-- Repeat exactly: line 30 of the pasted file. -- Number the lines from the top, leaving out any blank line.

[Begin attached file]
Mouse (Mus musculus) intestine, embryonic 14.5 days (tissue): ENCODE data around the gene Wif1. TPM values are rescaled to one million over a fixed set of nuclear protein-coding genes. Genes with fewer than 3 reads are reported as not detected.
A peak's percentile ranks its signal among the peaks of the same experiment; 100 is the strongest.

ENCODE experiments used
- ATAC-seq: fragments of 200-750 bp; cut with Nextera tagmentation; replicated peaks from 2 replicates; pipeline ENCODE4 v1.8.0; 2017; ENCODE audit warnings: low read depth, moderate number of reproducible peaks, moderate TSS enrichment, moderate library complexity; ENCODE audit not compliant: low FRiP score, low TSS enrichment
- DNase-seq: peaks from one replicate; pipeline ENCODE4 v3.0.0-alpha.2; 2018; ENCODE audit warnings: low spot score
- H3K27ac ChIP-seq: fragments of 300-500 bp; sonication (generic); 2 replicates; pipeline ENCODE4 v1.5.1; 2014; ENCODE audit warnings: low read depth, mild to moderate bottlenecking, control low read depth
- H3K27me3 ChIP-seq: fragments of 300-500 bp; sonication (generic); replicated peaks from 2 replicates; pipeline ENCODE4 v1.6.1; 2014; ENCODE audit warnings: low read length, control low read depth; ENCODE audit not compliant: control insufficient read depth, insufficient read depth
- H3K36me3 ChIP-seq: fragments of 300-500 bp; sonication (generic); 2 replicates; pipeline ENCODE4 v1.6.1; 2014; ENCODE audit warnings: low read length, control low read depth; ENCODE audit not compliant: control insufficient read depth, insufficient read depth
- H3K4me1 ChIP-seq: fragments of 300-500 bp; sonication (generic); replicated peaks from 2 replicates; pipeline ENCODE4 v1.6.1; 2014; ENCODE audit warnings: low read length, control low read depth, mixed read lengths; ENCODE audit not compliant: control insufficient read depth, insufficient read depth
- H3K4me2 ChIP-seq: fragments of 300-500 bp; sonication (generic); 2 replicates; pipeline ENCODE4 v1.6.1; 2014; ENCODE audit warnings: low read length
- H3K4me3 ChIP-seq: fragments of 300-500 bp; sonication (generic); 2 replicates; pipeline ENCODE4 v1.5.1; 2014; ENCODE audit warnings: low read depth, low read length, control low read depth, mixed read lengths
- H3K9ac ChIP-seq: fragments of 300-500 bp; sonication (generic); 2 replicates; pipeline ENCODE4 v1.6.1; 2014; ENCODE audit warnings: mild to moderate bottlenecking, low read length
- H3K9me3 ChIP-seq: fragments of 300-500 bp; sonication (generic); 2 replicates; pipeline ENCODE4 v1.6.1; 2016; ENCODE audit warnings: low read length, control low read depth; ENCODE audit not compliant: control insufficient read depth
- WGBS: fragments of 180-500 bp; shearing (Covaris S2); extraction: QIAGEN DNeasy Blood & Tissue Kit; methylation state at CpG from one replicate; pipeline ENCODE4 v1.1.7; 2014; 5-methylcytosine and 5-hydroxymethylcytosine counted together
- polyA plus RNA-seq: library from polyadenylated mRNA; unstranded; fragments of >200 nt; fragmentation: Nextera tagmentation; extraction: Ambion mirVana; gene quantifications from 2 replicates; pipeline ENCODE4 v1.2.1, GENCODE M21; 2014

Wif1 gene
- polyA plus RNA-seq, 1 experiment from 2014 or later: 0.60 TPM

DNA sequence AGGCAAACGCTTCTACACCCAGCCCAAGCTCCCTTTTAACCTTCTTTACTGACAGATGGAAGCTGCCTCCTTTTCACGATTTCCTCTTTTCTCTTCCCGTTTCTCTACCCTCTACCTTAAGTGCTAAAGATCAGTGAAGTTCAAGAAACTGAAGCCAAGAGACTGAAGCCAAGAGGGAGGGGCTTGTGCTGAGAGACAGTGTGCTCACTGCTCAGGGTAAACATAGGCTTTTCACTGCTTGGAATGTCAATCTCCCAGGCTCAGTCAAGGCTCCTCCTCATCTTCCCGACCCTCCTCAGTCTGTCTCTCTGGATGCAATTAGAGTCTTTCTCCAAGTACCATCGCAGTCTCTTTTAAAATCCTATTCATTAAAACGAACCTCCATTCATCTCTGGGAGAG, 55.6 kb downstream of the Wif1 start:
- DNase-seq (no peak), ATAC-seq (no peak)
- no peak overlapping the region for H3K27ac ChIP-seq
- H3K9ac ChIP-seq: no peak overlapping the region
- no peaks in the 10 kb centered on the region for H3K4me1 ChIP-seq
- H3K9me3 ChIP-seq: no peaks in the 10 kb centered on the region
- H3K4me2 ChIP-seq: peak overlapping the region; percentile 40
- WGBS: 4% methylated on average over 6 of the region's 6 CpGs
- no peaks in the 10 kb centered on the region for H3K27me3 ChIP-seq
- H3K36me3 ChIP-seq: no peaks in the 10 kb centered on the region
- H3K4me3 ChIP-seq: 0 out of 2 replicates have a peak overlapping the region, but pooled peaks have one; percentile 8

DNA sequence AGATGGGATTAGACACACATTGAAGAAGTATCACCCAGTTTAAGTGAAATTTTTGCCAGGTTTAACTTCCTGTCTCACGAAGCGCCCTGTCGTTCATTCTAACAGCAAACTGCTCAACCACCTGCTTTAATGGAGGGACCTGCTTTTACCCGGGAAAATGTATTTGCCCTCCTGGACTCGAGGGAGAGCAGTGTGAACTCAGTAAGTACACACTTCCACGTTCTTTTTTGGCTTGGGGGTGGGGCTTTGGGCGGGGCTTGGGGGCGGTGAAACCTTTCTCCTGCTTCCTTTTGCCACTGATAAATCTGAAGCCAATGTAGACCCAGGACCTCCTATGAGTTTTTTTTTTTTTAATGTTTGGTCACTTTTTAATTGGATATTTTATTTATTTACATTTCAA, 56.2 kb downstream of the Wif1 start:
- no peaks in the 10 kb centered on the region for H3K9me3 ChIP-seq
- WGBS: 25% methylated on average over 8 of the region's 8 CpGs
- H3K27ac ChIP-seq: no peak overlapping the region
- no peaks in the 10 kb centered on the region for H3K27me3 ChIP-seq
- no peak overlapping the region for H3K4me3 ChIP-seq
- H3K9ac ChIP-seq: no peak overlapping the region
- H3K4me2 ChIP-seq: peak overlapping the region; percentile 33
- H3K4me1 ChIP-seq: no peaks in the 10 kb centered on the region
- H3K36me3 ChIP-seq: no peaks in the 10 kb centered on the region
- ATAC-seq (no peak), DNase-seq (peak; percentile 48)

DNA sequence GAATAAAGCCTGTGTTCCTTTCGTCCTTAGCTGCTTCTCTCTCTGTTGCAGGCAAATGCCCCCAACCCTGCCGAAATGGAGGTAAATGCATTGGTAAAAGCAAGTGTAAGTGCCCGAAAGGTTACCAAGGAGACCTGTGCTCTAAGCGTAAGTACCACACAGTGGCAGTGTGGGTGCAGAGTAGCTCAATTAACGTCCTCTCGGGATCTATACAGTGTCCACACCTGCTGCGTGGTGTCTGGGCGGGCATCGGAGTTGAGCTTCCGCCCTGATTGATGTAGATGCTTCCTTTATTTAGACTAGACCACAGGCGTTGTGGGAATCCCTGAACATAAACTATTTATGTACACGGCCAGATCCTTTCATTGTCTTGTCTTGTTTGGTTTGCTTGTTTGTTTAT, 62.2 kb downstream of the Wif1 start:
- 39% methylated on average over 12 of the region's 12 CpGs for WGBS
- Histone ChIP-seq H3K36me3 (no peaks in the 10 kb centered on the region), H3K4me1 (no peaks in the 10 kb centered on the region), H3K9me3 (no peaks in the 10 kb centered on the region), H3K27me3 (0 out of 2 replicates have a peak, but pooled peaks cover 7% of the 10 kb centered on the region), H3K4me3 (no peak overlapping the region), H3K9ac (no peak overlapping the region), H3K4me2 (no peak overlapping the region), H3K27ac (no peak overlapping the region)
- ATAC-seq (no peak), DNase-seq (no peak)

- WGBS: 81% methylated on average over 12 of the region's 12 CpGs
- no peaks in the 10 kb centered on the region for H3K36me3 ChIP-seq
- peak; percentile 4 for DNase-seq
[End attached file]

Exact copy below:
- no peaks in the 10 kb centered on the region for H3K9me3 ChIP-seq